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View Full Version : Improving speed, vs accuracy.


eighteenninetytwo
03-01-2010, 9:49 AM
So I've got to the point now where pretty much every shoot at 7 yards in now in the Black. It took time as a good percentage of my shots were often low initially - straight, but low. Anyway after lots of dry firing I got to the level of accuracy to start improving in other ways. So I took the advice of a couple of people here and started with two blacks aiming from one to the other. I found that as soon as I started doing that my shots started going low again. seems like this is somethign whihc has a definite cause, and then presumably can be fixed with practice, anyone care to start?

SuperSet
03-01-2010, 9:53 AM
Are you shooting Competition yet? That will help.

eighteenninetytwo
03-01-2010, 9:55 AM
Not a hope in hell. eyes aren't good enough.

j1133s
03-01-2010, 9:59 AM
So I've got to the point now where pretty much every shoot at 7 yards in now in the Black. It took time as a good percentage of my shots were often low initially - straight, but low. Anyway after lots of dry firing I got to the level of accuracy to start improving in other ways. So I took the advice of a couple of people here and started with two blacks aiming from one to the other. I found that as soon as I started doing that my shots started going low again. seems like this is somethign whihc has a definite cause, and then presumably can be fixed with practice, anyone care to start?

Ok, I think the advise you were given was not very good for you. What you need to do at your situation is move the target back to say 10/15 yards and repeat what you are able to do at 7 yards.

Also, "black" is different for different targets. E.g. NRA 2700 25yard standard target has different sized black than its 50 yard target. I can print a target out on my printer with whatever black size I want.

The key is to improve your accuracy right now.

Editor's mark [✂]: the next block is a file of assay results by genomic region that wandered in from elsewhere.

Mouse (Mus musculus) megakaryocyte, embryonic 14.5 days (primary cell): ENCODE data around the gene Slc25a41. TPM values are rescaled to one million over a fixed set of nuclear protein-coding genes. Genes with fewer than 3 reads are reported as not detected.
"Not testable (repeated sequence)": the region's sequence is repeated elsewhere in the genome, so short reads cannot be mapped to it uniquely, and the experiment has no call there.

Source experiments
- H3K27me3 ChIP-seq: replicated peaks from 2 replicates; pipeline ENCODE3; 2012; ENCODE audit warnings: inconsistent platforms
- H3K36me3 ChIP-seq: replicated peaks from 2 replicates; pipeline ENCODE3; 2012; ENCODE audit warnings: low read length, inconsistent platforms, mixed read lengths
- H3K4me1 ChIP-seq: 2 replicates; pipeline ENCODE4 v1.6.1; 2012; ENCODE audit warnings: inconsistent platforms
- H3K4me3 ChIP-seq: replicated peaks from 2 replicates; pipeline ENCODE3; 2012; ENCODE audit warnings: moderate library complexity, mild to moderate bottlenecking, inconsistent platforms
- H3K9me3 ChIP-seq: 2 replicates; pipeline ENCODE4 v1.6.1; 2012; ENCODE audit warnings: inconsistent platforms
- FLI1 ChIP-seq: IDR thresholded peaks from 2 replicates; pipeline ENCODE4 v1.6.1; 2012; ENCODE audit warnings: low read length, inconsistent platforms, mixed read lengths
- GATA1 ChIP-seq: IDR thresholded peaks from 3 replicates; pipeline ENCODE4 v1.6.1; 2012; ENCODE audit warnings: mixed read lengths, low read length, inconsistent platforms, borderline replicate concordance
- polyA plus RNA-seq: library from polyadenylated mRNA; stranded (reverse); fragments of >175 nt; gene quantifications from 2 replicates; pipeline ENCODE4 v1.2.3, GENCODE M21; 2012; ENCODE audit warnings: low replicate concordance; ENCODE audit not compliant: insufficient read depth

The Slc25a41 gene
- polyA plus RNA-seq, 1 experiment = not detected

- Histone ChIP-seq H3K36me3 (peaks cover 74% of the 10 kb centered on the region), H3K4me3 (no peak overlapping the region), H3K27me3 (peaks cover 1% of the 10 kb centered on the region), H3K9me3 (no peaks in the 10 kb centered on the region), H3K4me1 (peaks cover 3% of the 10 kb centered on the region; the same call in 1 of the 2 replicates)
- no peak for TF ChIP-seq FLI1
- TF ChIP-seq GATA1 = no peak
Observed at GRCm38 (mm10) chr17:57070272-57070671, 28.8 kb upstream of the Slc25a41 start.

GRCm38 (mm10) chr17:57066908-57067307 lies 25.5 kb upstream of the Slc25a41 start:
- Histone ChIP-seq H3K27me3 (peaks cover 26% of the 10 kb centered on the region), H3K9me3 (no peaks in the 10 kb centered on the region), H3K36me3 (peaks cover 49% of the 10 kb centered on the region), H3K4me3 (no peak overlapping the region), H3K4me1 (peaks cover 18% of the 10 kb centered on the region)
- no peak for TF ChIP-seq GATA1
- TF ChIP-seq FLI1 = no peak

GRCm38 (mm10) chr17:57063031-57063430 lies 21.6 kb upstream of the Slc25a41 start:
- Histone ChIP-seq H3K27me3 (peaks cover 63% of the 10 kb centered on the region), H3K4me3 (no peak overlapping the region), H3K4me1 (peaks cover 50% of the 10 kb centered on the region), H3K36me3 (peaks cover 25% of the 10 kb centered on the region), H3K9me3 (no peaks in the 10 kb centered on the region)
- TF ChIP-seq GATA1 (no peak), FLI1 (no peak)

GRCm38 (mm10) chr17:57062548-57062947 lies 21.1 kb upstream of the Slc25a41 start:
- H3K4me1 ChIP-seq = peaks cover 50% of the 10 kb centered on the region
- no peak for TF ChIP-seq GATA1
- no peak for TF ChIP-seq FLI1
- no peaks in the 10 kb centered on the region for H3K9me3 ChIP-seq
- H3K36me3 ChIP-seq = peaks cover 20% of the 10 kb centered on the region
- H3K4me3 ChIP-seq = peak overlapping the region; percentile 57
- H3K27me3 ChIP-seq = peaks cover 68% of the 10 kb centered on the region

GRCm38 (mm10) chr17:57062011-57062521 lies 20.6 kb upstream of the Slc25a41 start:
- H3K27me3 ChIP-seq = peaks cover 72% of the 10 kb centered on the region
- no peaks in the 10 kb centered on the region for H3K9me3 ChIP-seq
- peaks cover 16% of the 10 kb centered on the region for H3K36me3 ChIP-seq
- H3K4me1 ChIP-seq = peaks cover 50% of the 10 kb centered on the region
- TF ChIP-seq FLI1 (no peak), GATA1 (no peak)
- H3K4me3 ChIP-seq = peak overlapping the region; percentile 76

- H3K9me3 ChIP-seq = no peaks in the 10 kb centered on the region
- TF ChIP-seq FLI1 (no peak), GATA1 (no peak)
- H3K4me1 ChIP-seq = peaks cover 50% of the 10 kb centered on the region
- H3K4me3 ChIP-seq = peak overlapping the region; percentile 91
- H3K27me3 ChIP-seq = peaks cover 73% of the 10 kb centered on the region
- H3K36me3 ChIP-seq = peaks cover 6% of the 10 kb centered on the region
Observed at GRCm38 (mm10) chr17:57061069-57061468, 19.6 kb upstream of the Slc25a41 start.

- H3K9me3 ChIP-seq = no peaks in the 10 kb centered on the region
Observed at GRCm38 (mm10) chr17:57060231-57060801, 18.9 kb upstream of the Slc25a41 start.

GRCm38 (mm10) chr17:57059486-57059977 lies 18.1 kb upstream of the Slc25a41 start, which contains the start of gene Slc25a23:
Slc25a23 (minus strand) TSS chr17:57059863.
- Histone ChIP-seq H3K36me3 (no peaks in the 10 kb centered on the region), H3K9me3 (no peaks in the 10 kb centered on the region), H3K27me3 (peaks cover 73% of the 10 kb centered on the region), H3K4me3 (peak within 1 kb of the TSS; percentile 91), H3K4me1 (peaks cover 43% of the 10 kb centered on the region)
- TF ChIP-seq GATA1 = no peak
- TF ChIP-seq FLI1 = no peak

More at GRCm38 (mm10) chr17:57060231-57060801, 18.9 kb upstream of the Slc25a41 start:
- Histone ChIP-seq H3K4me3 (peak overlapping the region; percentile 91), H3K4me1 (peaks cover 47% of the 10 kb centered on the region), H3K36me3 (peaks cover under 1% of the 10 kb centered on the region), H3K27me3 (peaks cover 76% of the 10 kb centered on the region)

asgalindez
03-01-2010, 10:25 AM
What's your location? It might help for someone to watch you shoot to see exactly what you're doing. I can't troubleshoot what a person is doing wrong without seeing them do it.

Mute
03-01-2010, 10:34 AM
It's hard to give an accurate diagnosis without actually seeing you shoot, but generally, if you're consistently shooting low (assuming you've properly sighted in your gun) the cause is usually from pushing forward on the gun in anticipation of the recoil or you're breaking your wrist downward.

eighteenninetytwo
03-01-2010, 10:56 AM
Thank you. I am consistently getting shots in the black but they are always low between the x and the outer ring. This is a sighting thing and I am changing out the front sight for a lower one to remedy this. That should put my group centered around the X. The flyers I get in groups are invariable significantly lower and I'm pretty certain this is when I'm anticicipating recoil. One time the slide didn't lock back when empty and I did have a forward / down flinch as I pulled the trigger I noticed. I'll keep on with dry firing practice and also move to a furthe rtarget. Is there any significant drop in 9mm ammo from 7 to 15 yards? if so would I be best to sight in so I'm slightly high at 7 and on the X at 15?

dagger10k
03-01-2010, 11:22 AM
If anything, the bullet will probably hit higher at 15 yards than 7. There certainly is not going to be any drop in that distance, unless you adjust your sights so that the bore is pointing downwards. I would not suggest that.

I agree that you should be working on your accuracy. At this point, just work on trigger control. Don't try to go too fast yet. Just squeeze the trigger slowly and deliberately so that the sights are held where you want the bullet to go until the gun fires. If you do that, you will always hit where you want. It's simple, but not easy.

Good luck!

lawaia
03-01-2010, 12:01 PM
To work on that recoil anticipation, mix some dummy rounds into your magazines so that you don't know if the gun will fire or not. Also, lots of dry firing will help with being smooth.

Before changing your sights, you may want to have another "experienced" shooter fire your gun & verify the problem. No sense in fixing something that doesn't need fixing.

Also, 9mm shoots pretty flat. You should not see any significant "drop" between 7 yards and 15 yards.

9mmepiphany
03-01-2010, 2:46 PM
you really won't see much drop pass 25 yards either

the easy thing to do would be to have someone, who's a better shot, try shooting your gun

a better thing to do would be to get some formal instruction to figure out what you are doing when you are shooting.

as i tell my students, if you're not flinching when you're dry firing, there really isn't a logical reason to flinch with ammo in the gun. there are a lot of reasons that folks flich which don't show up when they dry fire...but you need someone experienced enough to introduce the correction

lawaia
03-01-2010, 3:28 PM
Not a hope in hell. eyes aren't good enough.

I read a story in the IDPA magazine a couple months ago about a competitor that was legally blind. Just goes to show that almost anyone can shoot IDPA. It's a ton of fun, and you will learn a LOT!